Samsung MagicTune, anyone?
First off, let me just say that I love the Samsung 226BW; this is a rather exceptional statement coming from a very recent CRT convert, not to mention one from the visual design field:
MagicTune: Released with 225BW but not 226BW?
Prior to being the proud and quite pleased owner of a Samsung 226BW LCD, I had tried it's predecessor, the 225BW; even though I took the 225BW back after a couple days, mostly due to reading some reviews of the 226 model, I still was upset to find that the 226BW LCD did not ship with Samsung's MagicTune software, as the 225BW did.
Maybe I got a bum package or something and everyone else's 226BW shipped with MagicTune, but, for whatever reason, my particular monitor did not.
Since I was totally impressed with the MagicTune calibration routine and since I hate using the OSD buttons on the monitor to make changes to my display, and since Magic Tune is freely available for download from Samsung's site, I decided to install it and try it with my 226BW anyway.
What I've found, after two months or so with this Samsung 226BW LCD is that the MagicTune software has become indispensable insofar as a daily tool, especially it's color calibration routine which allows you to save user profiles and load them automatically at startup; furthermore, if I ever need to fine tune the monitor's settings (brightness/contrast/gamma), I don't have to lean forward and actually use the monitors OSD buttons (I've in fact, *never* used the button interface on the monitor).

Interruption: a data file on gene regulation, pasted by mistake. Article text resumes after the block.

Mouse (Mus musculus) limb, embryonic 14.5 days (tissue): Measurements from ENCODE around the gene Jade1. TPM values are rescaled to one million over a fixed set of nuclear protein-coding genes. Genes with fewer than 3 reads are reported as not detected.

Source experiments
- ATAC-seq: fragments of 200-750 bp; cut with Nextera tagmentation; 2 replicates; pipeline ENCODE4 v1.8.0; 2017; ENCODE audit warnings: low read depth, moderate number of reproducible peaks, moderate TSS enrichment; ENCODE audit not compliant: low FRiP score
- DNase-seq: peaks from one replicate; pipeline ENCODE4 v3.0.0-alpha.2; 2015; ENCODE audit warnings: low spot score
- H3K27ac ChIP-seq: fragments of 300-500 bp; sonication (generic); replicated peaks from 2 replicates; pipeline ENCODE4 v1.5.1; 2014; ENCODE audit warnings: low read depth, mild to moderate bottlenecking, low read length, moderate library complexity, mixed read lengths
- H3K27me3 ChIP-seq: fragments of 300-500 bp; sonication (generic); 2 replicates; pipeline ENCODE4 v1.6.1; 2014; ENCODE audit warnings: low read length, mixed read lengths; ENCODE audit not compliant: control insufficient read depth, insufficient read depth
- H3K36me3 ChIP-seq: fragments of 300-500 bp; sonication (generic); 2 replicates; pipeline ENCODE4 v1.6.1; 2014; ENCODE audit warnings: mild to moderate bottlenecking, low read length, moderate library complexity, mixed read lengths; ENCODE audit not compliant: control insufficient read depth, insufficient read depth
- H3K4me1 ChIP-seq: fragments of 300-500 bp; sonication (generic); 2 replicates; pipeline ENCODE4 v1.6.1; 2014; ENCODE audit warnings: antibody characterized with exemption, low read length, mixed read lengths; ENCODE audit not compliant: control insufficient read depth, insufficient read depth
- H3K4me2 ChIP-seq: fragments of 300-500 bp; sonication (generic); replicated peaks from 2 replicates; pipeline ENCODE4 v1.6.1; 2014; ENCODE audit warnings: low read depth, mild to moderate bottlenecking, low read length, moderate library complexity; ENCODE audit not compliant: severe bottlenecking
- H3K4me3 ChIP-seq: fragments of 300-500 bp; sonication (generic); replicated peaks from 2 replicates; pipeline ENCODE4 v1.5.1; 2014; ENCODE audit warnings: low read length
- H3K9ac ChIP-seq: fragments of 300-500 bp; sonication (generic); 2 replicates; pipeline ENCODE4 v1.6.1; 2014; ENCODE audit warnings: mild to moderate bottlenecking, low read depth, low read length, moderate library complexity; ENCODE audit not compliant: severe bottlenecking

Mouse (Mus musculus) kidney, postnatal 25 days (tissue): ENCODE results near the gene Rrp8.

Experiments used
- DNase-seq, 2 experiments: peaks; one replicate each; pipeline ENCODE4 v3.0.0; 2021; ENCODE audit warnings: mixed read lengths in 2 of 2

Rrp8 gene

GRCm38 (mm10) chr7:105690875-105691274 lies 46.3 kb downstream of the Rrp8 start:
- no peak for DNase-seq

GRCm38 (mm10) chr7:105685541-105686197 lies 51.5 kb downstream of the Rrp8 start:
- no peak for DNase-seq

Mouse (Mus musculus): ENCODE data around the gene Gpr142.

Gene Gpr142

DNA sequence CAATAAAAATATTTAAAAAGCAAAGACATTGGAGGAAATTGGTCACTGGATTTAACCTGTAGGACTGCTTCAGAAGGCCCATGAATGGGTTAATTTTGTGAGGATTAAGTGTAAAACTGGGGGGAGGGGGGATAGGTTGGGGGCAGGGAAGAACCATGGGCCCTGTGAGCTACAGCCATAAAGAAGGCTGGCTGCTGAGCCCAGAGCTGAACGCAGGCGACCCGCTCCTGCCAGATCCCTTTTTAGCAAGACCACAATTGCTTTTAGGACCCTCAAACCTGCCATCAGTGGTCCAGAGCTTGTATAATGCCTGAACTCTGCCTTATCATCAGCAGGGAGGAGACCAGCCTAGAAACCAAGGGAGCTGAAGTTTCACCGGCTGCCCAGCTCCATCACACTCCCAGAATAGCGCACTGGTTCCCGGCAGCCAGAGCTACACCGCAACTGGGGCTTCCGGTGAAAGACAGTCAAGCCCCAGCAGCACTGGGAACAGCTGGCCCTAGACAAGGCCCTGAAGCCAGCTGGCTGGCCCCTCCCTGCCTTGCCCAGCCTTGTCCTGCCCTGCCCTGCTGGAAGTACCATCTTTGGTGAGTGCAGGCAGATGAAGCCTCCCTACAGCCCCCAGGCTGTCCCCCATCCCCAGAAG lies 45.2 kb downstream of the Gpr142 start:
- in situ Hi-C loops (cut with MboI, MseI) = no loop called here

Anyway, on the chance that all 226BW's shipped without MagicTune, I thought I'd write a short post on my own experiences with it while also highly recommending it to anyone who hasn't installed it.
** EDIT ** 12/24/07 ***
Just got off the phone with Samsung monitor tech and he says MagicTune is perfectly compatible with the 226BW and that it was withheld by Samsung for marketing reasons only.
His words: "Hell, we use it here with our 226BW's every day!"
Anyway ... just thought I'd add that.
Also interesting, the software was originally designed for a Samsung monitor which had *no* external menu buttons on the monitor at all ...
The main MagicTune download page, at Samsung's website is here: MagicTune Download
There's quite a few different versions of MagicTune available on the main download page, and it seems some are indicated to only be for certain Samsung monitors; since I'm using XP Home and since, technically, the 226BW is not listed as a supported monitor, I simply decided to go with the 'Premium' version which has no specific model or models associated with it:
MagicTune Premium for XP (direct download): XP Version
The Calibration Function